AWR Blog

by Eve Byron, Independent Record

A conservation group in Helena filed a notice Thursday that it will appeal a federal court judge’s ruling that allows for helicopter hazing of bison to resume this spring near Yellowstone National Park.

Mike Garrity, executive director of the Alliance for the Wild Rockies, said they decided to take Tuesday’s decision by Senior U.S. District Court Judge Charles Lovell to the Ninth Circuit Court of Appeals because they believe he is wrong. Garrity’s group sought — and got — a temporary restraining order last May after arguing that they were concerned the hazing would negatively impact grizzly bears, which are protected as a threatened species under the Endangered Species Act.

“We think he ruled incorrectly,” Garrity said. “My attorney thinks his ruling wasn’t based on the law.”

He declined to go into details on what part of the ruling his group believes is incorrect; the two-page notice of appeal filed Thursday in U.S. District Court in Missoula also didn’t provide any insight.

In his 46-page ruling, Lovell wrote that he issued the temporary restraining order May 16, 2012, be-cause the Department of Livestock was starting low-altitude helicopter hazing of bison on May 15 and he wasn’t ready to rule at that time on the Alliance’ lawsuit, which had been filed in 2011.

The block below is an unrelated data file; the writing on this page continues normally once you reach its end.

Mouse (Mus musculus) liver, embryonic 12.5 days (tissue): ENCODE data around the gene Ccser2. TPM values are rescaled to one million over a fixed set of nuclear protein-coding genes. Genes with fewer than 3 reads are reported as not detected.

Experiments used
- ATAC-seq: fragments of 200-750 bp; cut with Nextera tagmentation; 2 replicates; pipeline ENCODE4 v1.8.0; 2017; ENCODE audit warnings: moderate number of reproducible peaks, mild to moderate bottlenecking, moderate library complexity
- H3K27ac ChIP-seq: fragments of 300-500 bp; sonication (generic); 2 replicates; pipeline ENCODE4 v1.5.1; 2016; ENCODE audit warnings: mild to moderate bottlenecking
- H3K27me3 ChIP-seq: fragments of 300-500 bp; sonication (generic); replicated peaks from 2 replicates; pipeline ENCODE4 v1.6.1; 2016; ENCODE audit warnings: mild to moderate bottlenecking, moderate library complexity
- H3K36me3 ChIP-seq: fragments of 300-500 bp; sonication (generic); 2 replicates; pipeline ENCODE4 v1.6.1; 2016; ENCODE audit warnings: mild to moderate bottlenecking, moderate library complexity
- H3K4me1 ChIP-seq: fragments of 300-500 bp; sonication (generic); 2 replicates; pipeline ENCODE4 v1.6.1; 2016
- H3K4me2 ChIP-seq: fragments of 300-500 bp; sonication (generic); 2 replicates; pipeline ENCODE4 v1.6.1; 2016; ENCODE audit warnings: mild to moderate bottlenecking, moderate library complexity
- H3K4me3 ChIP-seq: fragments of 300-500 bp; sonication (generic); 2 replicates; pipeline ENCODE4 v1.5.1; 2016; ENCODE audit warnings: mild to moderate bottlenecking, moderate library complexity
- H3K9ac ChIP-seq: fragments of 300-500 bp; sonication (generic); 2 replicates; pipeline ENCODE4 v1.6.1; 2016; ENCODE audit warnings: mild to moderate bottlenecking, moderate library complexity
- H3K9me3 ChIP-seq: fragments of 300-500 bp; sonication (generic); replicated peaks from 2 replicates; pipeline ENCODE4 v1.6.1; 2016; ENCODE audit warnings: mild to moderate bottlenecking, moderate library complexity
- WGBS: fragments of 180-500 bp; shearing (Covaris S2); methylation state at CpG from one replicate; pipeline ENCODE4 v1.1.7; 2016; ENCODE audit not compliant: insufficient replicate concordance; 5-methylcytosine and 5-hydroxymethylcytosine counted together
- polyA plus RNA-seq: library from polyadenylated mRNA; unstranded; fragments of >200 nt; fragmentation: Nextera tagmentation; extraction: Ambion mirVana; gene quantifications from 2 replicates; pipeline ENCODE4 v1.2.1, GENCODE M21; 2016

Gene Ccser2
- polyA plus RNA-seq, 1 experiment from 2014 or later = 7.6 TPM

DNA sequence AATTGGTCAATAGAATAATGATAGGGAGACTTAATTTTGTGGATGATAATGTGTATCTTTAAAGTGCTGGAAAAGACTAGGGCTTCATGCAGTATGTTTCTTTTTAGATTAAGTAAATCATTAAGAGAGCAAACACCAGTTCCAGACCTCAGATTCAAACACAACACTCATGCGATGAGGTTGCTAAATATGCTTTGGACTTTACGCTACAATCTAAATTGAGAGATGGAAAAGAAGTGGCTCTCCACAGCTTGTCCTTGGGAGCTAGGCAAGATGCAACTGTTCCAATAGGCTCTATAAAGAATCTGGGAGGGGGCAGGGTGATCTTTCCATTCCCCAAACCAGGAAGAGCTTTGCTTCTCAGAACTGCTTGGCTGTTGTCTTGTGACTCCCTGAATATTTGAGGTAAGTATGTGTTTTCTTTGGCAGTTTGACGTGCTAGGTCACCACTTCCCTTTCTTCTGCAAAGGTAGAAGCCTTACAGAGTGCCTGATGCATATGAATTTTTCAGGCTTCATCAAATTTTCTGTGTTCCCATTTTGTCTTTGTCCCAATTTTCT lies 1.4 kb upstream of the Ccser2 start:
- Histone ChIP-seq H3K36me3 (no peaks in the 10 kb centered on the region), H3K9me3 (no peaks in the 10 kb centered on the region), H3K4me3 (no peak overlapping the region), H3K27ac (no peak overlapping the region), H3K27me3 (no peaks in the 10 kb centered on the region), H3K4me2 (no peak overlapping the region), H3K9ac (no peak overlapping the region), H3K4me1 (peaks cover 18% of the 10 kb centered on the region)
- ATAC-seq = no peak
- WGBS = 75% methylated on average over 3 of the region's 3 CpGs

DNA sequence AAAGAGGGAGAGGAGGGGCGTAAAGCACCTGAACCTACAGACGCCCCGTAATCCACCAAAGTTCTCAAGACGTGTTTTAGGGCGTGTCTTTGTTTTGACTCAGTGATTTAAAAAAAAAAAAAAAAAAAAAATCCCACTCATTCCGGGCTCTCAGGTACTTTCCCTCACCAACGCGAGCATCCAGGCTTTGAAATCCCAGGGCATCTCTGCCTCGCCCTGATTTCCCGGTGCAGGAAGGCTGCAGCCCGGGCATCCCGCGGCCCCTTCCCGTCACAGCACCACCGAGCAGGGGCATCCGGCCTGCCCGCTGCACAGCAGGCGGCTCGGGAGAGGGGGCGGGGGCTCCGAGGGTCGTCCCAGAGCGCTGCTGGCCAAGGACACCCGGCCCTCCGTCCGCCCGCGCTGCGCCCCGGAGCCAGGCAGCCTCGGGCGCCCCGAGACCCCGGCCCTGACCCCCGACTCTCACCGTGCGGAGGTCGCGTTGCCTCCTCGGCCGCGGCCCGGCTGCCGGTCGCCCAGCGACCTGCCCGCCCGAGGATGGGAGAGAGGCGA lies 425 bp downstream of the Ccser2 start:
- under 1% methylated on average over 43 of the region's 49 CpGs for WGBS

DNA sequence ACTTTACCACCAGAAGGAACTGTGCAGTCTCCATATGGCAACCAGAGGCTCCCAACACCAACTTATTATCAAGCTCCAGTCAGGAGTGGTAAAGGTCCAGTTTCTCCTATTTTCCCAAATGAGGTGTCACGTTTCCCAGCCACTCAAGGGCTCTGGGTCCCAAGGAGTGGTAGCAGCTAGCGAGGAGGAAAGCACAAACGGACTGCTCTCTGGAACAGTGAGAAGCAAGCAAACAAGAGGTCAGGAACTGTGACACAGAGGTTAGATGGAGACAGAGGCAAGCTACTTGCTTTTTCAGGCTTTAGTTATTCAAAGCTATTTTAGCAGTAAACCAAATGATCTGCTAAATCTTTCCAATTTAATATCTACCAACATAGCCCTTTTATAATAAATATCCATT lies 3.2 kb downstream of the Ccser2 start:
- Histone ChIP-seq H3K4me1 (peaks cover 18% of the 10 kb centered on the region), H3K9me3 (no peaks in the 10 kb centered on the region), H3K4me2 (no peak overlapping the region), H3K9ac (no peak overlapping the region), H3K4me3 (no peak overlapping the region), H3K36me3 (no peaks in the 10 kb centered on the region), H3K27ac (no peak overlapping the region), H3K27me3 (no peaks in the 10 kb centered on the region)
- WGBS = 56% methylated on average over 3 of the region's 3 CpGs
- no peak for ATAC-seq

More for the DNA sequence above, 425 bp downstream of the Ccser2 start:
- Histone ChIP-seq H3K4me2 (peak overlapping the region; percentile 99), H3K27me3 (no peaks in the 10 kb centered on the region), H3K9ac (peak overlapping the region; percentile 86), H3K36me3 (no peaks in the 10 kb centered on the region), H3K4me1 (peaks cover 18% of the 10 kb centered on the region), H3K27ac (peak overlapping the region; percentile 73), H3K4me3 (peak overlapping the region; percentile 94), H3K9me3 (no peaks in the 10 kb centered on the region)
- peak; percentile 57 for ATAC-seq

Helicopter hazing had been used almost every spring for a decade to round up bison that have left Yellowstone and return them to the park’s confines. Hazing typically starts about a month before livestock are allowed to graze on public lands, some of which are the same lands used by the bison outside the park. Livestock owners fear allowing the bison and cattle to be in close proximity will transmit brucellosis from bison to cattle, which causes animals to abort fetuses.

Lovell wrote that the Alliance for the Wild Rockies hadn’t shown that hazing bison that migrate out of Yellowstone significantly harms or “takes” grizzlies and that their numbers are continuing to increase.

Christian MacKay, executive officer for the Montana Department of Livestock, said on Wednesday that they’ll probably use helicopters to haze bison back into Yellowstone again this spring.

Garrity said he’s not sure whether they’ll seek the restraining order again this spring, but added that if they do the request will go to the Ninth Circuit judges.

Originally published here.

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